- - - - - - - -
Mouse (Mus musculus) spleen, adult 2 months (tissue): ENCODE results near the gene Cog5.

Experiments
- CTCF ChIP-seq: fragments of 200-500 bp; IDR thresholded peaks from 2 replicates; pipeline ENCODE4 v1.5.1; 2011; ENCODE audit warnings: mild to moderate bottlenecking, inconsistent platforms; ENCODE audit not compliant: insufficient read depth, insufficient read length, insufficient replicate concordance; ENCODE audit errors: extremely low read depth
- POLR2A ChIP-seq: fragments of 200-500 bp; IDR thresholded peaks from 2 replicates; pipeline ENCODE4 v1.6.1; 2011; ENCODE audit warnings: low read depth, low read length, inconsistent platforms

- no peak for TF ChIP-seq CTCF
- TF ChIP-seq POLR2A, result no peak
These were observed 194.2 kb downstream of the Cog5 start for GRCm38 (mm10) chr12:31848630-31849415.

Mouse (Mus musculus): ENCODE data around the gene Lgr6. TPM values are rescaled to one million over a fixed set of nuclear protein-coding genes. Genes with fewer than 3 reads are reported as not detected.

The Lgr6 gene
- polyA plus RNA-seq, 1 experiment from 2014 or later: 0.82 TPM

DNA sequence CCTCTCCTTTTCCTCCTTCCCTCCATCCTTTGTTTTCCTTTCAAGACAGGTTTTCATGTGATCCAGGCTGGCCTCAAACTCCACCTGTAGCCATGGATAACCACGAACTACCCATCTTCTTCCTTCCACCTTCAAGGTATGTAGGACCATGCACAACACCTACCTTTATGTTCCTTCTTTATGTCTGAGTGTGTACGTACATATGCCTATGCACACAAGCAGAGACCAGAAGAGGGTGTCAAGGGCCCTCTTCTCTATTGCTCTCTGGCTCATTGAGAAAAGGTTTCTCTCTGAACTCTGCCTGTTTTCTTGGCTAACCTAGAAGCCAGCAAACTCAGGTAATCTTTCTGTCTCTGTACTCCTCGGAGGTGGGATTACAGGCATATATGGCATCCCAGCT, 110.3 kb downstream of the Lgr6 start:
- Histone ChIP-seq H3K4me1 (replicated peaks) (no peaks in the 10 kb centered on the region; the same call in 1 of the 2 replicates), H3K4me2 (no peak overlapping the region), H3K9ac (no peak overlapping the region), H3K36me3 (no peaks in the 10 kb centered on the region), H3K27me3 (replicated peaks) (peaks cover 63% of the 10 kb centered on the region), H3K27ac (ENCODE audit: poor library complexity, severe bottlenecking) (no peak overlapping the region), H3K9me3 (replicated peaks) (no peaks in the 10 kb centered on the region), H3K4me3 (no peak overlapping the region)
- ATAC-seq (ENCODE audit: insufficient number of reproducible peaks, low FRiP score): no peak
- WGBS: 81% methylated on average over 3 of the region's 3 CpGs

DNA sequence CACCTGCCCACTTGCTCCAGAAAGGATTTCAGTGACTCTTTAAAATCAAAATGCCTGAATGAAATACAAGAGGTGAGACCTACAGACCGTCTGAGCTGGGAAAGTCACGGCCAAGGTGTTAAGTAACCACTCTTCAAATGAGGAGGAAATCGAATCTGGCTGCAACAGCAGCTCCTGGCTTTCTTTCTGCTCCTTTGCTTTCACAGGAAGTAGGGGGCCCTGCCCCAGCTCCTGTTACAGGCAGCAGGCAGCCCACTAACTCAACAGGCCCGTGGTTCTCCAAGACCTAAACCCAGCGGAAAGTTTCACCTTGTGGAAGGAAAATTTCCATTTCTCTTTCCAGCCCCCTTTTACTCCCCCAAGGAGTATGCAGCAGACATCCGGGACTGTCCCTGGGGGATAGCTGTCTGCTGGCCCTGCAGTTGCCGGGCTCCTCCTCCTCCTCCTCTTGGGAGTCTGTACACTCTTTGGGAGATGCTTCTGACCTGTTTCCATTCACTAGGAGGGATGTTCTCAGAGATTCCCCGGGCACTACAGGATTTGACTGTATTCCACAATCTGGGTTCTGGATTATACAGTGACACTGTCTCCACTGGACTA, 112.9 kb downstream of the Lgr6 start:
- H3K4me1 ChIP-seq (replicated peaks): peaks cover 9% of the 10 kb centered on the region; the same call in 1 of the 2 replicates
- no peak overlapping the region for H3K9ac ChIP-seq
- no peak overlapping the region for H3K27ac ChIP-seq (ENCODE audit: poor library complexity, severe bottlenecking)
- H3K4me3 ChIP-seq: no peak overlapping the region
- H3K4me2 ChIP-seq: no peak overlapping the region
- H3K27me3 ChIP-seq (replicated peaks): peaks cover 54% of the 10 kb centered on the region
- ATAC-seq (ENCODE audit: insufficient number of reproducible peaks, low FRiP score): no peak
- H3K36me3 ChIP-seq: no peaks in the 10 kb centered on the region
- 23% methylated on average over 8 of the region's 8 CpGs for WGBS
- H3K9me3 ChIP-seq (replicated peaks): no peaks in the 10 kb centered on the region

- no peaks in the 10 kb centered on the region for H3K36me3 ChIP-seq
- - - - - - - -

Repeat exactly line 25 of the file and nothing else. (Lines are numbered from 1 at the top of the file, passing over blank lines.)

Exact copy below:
- H3K9me3 ChIP-seq (replicated peaks): no peaks in the 10 kb centered on the region